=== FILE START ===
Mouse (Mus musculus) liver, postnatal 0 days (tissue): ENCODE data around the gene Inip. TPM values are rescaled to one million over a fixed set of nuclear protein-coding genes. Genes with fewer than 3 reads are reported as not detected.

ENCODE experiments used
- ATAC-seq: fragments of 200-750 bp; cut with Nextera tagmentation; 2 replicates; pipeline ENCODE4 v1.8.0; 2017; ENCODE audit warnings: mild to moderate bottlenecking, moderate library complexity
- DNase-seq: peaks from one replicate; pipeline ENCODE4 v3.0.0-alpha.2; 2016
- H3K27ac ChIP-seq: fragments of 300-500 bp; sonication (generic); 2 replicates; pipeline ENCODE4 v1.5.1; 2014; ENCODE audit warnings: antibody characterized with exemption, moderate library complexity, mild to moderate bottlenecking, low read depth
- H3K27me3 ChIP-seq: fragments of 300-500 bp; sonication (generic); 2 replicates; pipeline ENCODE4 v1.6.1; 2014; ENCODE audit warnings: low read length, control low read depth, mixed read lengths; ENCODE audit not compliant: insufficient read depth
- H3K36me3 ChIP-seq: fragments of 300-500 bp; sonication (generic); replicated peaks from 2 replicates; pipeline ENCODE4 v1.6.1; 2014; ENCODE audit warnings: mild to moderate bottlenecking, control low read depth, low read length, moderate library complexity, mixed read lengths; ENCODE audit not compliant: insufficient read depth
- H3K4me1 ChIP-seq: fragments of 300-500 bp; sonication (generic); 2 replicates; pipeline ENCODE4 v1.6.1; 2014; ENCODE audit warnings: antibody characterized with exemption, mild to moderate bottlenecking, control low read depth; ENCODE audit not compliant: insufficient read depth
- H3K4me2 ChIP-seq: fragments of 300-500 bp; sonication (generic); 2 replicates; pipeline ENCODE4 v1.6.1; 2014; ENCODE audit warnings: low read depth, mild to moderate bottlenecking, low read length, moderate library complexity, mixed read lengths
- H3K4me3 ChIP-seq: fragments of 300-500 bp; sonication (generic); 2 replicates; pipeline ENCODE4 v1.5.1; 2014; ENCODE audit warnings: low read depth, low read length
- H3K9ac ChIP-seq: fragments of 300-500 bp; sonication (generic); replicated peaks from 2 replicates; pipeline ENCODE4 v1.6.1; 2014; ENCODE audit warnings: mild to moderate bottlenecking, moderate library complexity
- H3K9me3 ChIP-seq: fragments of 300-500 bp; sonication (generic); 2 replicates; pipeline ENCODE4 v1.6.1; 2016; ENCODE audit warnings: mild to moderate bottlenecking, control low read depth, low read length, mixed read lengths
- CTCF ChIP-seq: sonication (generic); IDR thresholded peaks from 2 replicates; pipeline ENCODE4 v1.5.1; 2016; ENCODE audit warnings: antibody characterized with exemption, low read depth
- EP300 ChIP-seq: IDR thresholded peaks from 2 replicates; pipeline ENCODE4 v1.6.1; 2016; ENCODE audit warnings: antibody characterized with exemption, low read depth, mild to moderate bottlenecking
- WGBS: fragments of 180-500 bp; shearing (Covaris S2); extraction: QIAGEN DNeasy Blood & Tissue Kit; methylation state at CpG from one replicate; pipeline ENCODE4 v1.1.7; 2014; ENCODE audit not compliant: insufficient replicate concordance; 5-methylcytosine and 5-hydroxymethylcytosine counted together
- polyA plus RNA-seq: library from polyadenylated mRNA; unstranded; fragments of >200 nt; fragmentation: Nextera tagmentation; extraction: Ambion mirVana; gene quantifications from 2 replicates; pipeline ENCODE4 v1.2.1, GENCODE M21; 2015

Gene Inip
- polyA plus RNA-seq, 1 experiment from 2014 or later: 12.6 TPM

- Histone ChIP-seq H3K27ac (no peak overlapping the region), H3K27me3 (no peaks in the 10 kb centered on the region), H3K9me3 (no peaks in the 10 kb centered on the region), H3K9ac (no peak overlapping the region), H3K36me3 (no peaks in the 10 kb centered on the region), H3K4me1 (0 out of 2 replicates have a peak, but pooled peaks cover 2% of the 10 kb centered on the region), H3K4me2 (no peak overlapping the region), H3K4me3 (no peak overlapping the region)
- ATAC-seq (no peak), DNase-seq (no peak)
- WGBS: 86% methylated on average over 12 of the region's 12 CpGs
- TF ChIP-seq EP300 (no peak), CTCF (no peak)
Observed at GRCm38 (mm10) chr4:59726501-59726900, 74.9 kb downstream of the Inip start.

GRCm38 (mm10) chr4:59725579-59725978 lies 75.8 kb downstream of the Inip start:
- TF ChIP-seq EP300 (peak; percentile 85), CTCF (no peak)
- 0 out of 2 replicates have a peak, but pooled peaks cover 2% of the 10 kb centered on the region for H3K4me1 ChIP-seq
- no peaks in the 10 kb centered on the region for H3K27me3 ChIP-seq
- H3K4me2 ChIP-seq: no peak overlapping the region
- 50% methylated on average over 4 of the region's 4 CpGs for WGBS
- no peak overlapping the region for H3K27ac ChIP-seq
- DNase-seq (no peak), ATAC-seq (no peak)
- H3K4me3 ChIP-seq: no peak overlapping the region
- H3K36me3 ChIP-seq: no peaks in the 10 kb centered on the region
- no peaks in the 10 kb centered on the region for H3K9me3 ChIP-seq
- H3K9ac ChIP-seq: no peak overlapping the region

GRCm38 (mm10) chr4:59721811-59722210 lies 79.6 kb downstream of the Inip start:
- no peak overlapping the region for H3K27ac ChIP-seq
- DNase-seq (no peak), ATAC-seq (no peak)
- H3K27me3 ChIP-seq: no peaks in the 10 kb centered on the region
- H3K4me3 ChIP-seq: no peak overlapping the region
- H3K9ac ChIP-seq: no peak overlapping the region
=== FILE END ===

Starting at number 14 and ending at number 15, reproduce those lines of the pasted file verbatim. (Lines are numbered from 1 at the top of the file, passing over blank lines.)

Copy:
- EP300 ChIP-seq: IDR thresholded peaks from 2 replicates; pipeline ENCODE4 v1.6.1; 2016; ENCODE audit warnings: antibody characterized with exemption, low read depth, mild to moderate bottlenecking
- WGBS: fragments of 180-500 bp; shearing (Covaris S2); extraction: QIAGEN DNeasy Blood & Tissue Kit; methylation state at CpG from one replicate; pipeline ENCODE4 v1.1.7; 2014; ENCODE audit not compliant: insufficient replicate concordance; 5-methylcytosine and 5-hydroxymethylcytosine counted together